“Where should I invest my money?“
I’m frequently asked this question, and almost invariably, the speaker asks it in a tone of fear and concern.
And there is much to be frightened and concerned about. As of this writing, the European Union is on the verge of collapse and the United States is still mired in high levels of debt and unemployment.
One has step back to look at the bigger picture and ask: “why is all of this happening?” The answer can be found by examining what has happened on a global level over the past 30 years. There are two sides to this story – the West and the East. On the Western front:
- Globalization has outsourced jobs from the industrialized nations to the developing nations. Moreover, technology has, on a net basis, destroyed more jobs than it has created.
- Consequently, average wages have steadily been decreasing during this same time period.
- At the same time, interest rates have also been getting lower, making it easier to borrow. People still wanted to live the same lifestyle as their parents and grandparents and they were able to finance that lifestyle by getting into hock.
- The ultimate effect was to increase levels of indebtedness at the consumer level. Eventually, these consumer debts could no longer be serviced by consumers due to their low wages. When these debts went bad, the financial institutions that made these loans became insolvent and required government bailouts to keep them from failing. Now, because they borrowed so much money to bail out their banks, entire governments are effectively insolvent and may not be able to pay their creditors (i.e., holders of government bonds such as banks and pension funds, as well as the pension of obligations of their civil service and citizens).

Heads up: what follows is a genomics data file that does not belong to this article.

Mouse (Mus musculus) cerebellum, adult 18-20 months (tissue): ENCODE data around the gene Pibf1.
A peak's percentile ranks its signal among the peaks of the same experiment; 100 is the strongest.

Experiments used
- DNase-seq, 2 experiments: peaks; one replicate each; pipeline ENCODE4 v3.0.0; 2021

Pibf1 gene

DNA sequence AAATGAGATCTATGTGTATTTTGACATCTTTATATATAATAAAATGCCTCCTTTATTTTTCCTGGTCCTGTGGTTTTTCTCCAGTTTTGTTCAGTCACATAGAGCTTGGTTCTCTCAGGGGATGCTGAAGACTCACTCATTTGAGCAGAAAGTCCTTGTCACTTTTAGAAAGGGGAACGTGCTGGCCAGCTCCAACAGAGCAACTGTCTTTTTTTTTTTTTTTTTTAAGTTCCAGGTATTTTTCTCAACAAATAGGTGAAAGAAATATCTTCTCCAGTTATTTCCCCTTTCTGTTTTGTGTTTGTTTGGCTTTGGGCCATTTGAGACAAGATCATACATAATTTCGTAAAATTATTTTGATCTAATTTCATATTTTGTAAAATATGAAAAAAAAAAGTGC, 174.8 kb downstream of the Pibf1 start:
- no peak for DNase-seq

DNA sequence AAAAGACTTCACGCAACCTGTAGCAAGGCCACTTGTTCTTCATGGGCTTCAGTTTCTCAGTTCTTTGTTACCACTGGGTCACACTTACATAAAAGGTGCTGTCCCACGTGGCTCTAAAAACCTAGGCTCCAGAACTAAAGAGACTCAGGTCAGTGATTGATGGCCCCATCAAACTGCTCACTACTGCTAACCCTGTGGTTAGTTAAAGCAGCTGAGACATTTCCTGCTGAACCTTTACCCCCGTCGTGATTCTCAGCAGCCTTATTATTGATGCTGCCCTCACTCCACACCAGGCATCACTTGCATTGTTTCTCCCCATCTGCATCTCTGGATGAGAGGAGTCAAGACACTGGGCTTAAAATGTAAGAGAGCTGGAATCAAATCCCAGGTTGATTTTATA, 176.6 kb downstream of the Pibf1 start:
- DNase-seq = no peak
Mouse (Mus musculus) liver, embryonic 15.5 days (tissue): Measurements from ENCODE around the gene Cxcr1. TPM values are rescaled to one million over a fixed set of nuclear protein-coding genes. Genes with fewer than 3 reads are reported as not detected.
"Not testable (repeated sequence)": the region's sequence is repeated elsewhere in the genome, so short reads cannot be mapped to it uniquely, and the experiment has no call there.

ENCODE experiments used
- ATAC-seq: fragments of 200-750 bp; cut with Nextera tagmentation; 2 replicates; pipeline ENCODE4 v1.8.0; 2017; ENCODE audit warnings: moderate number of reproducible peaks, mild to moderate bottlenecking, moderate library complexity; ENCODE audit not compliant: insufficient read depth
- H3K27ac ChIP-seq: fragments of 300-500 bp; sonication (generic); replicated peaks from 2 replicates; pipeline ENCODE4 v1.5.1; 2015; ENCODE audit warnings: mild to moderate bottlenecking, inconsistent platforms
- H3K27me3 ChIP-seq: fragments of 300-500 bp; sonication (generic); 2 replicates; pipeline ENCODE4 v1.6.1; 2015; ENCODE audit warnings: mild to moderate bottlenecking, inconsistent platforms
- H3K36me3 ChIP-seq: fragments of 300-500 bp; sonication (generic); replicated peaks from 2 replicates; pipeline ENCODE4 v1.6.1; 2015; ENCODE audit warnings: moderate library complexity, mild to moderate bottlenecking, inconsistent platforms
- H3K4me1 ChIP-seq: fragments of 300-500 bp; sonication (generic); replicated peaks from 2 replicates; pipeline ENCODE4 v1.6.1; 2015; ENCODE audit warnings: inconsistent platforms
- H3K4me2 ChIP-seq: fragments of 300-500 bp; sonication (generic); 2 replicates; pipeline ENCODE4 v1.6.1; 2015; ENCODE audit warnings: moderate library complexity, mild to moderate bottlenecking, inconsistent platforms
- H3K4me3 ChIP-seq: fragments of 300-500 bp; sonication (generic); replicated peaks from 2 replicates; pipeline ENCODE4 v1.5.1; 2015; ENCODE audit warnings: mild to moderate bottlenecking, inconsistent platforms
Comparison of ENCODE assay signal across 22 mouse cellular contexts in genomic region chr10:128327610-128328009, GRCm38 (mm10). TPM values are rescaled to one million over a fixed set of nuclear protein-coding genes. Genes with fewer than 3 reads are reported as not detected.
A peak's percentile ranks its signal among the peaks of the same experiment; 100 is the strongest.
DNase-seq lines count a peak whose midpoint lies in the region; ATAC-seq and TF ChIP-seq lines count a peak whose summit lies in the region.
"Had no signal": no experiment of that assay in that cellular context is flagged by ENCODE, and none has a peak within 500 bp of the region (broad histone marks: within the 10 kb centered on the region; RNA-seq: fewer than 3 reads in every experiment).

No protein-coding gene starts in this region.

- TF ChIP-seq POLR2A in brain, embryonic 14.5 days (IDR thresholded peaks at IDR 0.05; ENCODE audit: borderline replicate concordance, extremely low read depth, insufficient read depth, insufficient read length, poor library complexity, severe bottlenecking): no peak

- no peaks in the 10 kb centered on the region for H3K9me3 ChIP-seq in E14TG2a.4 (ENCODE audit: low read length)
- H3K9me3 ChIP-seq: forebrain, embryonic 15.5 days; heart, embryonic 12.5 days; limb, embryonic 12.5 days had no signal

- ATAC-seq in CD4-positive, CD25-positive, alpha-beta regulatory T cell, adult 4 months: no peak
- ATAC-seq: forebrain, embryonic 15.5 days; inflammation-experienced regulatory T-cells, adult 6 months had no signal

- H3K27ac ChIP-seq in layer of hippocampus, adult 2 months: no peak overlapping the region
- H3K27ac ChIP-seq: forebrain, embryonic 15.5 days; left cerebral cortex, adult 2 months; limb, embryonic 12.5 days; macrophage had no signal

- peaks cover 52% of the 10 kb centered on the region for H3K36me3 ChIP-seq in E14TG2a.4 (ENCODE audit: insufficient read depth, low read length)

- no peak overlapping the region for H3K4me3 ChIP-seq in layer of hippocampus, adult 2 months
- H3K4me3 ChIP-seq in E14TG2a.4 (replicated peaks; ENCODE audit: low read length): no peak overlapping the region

Meanwhile, on the Eastern front, Asia has greatly benefited from the twin forces of globalization and technology. Here are some compelling facts:
- The Canadian International Development Agency states that over the past 30 years, 500 million Chinese have been lifted out of poverty.
- It is estimated that 300 million Indians now belong to the middle class; one-third of them have emerged from poverty in the last ten years. At the current rate of growth, a majority of Indians will be middle-class by 2025.
- A majority of the world’s middle class will reside in Asia – of the world’s five largest middle-class markets, four will be in Asia by 2035: India, China, Japan and Indonesia.
Today, we are witnessing a historical global power shift that happens only once every few hundred years. The last one happened 500 years ago at the onset of the European Renaissance, which saw the economic decline of China and India, then the most advanced civilizations on earth, and the rise of the European nation states which came to dominate the globe both economically and militarily.
So, within the context of this setting, we shall proceed to give our views on where to invest in order to preserve your capital and make a steady return on same. We shall examine two companies which we feel are undervalued and are in a position to do very well given the global economic forces at play today:
Intel Corporation (NASDAQ: INTC)
Intel is synonymous with microprocessors, the heart of all computers. In fact, it has 80% of global microprocessor revenue and is effectively a monopoly. There are two trends which will contribute to Intel’s financial success and consequently, its stock price: